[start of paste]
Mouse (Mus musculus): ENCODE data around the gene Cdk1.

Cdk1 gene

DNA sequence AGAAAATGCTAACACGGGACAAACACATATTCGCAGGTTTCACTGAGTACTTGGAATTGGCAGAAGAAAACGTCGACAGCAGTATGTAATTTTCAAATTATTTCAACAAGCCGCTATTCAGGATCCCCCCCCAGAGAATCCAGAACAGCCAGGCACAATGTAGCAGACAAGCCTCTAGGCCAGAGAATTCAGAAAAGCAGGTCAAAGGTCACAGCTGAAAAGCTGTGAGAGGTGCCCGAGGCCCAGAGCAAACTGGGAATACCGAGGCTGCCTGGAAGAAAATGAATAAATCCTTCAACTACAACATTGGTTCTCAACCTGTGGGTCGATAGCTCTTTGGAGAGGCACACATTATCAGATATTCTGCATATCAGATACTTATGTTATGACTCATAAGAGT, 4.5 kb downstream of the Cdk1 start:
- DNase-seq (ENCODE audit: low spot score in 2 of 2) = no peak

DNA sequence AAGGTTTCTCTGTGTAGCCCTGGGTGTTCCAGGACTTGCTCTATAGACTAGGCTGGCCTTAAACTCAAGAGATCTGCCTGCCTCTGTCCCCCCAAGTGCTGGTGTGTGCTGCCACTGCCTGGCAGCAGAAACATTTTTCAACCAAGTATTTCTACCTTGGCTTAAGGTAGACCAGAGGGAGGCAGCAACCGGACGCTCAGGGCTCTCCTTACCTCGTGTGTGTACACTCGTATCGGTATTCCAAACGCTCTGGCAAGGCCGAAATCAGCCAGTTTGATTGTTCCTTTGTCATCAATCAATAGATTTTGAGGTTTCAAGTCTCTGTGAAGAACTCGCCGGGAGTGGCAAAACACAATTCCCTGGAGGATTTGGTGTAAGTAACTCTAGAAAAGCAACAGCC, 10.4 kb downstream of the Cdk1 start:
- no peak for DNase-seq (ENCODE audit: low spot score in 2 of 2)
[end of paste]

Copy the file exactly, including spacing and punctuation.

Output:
Mouse (Mus musculus): ENCODE data around the gene Cdk1.

Cdk1 gene

DNA sequence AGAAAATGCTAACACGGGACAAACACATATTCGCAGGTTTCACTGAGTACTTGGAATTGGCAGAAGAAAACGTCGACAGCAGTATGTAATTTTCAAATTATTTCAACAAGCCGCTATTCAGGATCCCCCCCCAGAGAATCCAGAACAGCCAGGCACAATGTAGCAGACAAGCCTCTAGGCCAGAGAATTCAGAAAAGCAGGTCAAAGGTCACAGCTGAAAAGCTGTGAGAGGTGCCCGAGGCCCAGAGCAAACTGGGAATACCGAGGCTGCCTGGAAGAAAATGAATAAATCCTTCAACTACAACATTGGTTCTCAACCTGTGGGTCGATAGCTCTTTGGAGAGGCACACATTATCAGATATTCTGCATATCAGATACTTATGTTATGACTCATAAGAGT, 4.5 kb downstream of the Cdk1 start:
- DNase-seq (ENCODE audit: low spot score in 2 of 2) = no peak

DNA sequence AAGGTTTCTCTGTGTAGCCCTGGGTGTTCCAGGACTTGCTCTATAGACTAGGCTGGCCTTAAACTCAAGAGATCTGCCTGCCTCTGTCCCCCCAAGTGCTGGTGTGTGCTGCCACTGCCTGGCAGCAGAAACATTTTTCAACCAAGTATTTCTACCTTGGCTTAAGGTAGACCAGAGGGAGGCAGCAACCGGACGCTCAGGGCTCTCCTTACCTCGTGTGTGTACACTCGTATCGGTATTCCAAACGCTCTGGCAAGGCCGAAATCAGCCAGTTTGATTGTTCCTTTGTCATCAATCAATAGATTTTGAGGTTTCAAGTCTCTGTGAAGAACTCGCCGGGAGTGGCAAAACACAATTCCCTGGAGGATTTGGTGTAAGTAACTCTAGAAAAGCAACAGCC, 10.4 kb downstream of the Cdk1 start:
- no peak for DNase-seq (ENCODE audit: low spot score in 2 of 2)